- Häftad (Paperback)
- Antal sidor
- Cambridge University Press
- Lewis H., Siegelbaum
- black & white illustrations
- black & white illustrations
- Series Number 8 Soviet State and Society between Revolutions, 1918-1929
- 226 x 151 x 21 mm
- Antal komponenter
- 2:B&W 6 x 9 in or 229 x 152 mm Perfect Bound on Creme w/Gloss Lam
- 386 g
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Soviet State and Society between Revolutions, 1918-1929449
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This is the first book to analyse the relationship between the Soviet state and society from the October Revolution of 1917 to the revolution under Stalin of the late 1920s and early 1930s. Professor Lewis Siegelbaum examines the ways in which the promise of a new society made by the 1917 Revolution informed the thinking of those who had experienced the order which preceded it. But how did that old order limit possibilities? How did the new Party leaders, worker activists, artists, and scientists know what to abolish, what to retain, and what to transform? The author explores these questions by tracing the evolution of the ruling Communist Party and its New Economic Policy and the changing fortunes of industrial workers, peasants, and the scientific and cultural intelligentsia. He demonstrates how these different actors sought to appropriate the promise of the 1917 Revolution for their own purposes, highlights the compromises they made, and explains why in the late 1920s these compromises had started to break down.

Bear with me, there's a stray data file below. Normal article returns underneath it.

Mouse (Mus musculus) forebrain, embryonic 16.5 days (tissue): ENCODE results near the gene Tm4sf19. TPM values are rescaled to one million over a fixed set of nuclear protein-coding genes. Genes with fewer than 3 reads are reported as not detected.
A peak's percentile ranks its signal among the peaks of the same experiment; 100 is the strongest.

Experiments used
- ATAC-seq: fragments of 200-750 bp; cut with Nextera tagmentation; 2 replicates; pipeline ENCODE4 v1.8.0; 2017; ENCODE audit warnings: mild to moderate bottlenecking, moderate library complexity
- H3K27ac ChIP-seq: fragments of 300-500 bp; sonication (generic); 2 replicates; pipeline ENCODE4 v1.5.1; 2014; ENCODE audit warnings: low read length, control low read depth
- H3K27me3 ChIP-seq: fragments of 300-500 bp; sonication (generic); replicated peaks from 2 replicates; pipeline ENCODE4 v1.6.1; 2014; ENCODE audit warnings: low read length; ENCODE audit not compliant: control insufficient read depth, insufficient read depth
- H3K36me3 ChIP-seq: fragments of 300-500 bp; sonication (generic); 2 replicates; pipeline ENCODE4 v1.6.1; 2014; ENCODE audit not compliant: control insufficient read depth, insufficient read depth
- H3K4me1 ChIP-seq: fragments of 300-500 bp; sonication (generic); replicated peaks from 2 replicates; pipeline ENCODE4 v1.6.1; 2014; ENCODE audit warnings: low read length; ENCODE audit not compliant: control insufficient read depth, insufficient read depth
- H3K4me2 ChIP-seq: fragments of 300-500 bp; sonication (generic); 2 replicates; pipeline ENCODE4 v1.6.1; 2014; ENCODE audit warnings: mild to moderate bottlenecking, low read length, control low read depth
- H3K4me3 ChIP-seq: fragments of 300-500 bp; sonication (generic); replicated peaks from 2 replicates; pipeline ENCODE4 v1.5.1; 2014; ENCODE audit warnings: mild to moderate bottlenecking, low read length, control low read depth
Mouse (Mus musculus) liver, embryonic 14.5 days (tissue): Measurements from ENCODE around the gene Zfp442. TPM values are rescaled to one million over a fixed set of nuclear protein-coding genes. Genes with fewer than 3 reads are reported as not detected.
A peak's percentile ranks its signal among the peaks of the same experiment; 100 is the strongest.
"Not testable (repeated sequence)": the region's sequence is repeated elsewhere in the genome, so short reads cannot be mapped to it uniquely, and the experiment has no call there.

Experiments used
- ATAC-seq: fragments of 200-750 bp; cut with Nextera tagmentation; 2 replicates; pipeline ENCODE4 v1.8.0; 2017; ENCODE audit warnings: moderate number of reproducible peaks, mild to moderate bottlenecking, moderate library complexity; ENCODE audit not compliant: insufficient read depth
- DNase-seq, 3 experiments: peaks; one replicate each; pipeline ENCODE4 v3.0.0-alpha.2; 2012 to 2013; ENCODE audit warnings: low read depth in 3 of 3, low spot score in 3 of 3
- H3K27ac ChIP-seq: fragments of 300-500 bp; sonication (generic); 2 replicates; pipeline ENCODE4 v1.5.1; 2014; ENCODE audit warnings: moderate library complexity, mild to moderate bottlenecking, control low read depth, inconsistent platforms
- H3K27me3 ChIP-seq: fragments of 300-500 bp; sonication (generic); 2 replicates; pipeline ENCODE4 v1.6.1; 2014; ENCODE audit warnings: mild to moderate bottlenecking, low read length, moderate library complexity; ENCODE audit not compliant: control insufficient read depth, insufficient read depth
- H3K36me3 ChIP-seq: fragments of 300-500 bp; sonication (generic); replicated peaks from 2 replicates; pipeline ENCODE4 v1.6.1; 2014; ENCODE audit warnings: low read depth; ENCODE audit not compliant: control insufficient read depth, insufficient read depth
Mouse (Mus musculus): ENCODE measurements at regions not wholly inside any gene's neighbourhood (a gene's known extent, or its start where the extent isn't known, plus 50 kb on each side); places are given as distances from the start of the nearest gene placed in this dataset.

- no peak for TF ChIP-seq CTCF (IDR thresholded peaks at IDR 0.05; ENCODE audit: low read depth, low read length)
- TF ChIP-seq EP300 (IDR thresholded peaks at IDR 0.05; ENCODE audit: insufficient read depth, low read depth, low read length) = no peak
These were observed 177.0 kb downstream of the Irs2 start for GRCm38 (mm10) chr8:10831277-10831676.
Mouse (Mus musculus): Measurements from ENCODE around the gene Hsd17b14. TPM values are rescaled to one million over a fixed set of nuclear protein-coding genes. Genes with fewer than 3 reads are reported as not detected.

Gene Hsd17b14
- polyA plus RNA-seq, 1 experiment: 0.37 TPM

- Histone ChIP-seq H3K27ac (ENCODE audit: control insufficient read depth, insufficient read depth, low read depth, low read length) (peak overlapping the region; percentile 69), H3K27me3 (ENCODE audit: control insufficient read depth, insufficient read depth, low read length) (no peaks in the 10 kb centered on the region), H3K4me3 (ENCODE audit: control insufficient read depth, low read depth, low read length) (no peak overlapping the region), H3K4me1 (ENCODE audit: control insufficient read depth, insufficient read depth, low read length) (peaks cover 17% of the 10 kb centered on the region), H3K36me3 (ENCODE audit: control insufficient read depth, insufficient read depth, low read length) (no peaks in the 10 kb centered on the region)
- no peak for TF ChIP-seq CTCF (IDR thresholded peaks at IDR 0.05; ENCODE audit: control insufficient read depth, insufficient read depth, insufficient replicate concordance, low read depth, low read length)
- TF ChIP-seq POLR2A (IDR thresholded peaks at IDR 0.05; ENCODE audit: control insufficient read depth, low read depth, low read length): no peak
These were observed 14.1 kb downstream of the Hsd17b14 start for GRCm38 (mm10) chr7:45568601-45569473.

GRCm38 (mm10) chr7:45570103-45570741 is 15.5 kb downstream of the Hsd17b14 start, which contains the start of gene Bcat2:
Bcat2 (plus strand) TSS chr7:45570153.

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"...this book is a most useful tool for refocusing the examination of Soviet Russia." J. Zimmerman, Choice
"...a pioneering study of the interaction of Soviet state and society in the ideological, political, economic, and social spheres from 1918 to 1929....A short review cannot do justice to the merits of the book. As a work of synthesis, it combines brilliant and balanced conceptualization of the problems and tensions in Soviet state and society, a formidable command of the current scholarship on the period, and an agenda of topics for further research that will make use of recently opened Soviet archives." Thomas S. Pearson, The Historian
"...a well-written and scrupulous synthesis of the abundant new scholarship on the 1920s....Siegelbaum recaptures the sense of directionless and uncertainty prevalent during the 1920s....an exacting interpretive guide." Stephen Kotkin, Journal of Modern History
Preface and acknowledgements; Russian terms and abbreviations; Introduction; 1. Bequeathals of the Revolution, 1918-20; 2. The crisis of 1920-21; 3. The perils of retreat and recovery; 4. Living with NEP; 5. Dangers and opportunities; Epilogue and conclusions; Bibliography.